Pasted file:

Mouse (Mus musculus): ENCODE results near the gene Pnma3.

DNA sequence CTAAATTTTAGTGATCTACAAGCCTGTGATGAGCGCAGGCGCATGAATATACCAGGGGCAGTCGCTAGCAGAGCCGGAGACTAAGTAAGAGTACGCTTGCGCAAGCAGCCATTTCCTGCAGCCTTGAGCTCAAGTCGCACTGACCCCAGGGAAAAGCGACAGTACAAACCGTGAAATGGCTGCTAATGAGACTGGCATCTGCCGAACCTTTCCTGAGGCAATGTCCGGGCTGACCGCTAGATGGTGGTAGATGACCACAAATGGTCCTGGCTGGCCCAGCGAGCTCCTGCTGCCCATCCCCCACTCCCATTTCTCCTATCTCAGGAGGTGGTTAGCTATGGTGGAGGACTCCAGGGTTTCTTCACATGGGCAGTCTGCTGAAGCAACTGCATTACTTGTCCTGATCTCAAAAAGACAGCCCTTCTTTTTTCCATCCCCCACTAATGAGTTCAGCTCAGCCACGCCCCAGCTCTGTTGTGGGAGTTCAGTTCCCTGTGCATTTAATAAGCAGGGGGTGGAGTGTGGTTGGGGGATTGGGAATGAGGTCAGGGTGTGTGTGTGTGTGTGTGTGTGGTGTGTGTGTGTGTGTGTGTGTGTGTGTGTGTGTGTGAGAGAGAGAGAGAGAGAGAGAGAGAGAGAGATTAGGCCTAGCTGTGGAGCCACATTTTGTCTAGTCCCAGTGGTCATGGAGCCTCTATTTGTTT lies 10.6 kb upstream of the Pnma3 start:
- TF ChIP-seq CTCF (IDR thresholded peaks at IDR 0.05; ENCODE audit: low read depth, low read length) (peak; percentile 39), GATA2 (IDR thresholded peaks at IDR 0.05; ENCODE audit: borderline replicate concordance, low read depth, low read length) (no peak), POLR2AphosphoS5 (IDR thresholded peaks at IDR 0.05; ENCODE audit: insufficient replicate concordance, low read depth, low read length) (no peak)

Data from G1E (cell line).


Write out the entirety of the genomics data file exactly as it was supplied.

Mouse (Mus musculus): ENCODE results near the gene Pnma3.

DNA sequence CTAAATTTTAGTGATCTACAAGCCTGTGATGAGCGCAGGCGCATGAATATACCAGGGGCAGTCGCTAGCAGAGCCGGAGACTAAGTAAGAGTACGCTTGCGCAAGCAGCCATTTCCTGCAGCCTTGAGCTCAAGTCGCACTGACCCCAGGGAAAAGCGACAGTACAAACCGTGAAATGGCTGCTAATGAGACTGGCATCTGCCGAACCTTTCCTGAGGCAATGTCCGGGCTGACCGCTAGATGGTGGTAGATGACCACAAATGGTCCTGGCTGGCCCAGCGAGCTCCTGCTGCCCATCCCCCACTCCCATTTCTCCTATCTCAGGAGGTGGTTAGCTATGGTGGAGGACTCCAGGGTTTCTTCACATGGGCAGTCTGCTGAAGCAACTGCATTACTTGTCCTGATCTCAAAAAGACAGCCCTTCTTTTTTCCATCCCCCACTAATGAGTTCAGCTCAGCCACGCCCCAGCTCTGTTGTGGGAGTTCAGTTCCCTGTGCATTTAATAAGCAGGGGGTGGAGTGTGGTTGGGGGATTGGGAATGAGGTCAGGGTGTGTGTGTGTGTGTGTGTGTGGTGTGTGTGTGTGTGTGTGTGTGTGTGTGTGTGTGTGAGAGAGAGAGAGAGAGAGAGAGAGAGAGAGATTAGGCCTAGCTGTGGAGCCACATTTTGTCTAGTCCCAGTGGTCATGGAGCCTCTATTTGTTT lies 10.6 kb upstream of the Pnma3 start:
- TF ChIP-seq CTCF (IDR thresholded peaks at IDR 0.05; ENCODE audit: low read depth, low read length) (peak; percentile 39), GATA2 (IDR thresholded peaks at IDR 0.05; ENCODE audit: borderline replicate concordance, low read depth, low read length) (no peak), POLR2AphosphoS5 (IDR thresholded peaks at IDR 0.05; ENCODE audit: insufficient replicate concordance, low read depth, low read length) (no peak)

Data from G1E (cell line).